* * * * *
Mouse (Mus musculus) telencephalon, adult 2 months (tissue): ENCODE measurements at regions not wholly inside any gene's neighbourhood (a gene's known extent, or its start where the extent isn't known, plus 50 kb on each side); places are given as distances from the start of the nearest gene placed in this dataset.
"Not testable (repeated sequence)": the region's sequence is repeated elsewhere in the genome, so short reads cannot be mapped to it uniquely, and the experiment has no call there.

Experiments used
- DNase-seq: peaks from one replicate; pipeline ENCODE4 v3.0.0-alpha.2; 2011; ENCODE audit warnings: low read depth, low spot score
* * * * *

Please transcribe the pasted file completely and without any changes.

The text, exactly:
Mouse (Mus musculus) telencephalon, adult 2 months (tissue): ENCODE measurements at regions not wholly inside any gene's neighbourhood (a gene's known extent, or its start where the extent isn't known, plus 50 kb on each side); places are given as distances from the start of the nearest gene placed in this dataset.
"Not testable (repeated sequence)": the region's sequence is repeated elsewhere in the genome, so short reads cannot be mapped to it uniquely, and the experiment has no call there.

Experiments used
- DNase-seq: peaks from one replicate; pipeline ENCODE4 v3.0.0-alpha.2; 2011; ENCODE audit warnings: low read depth, low spot score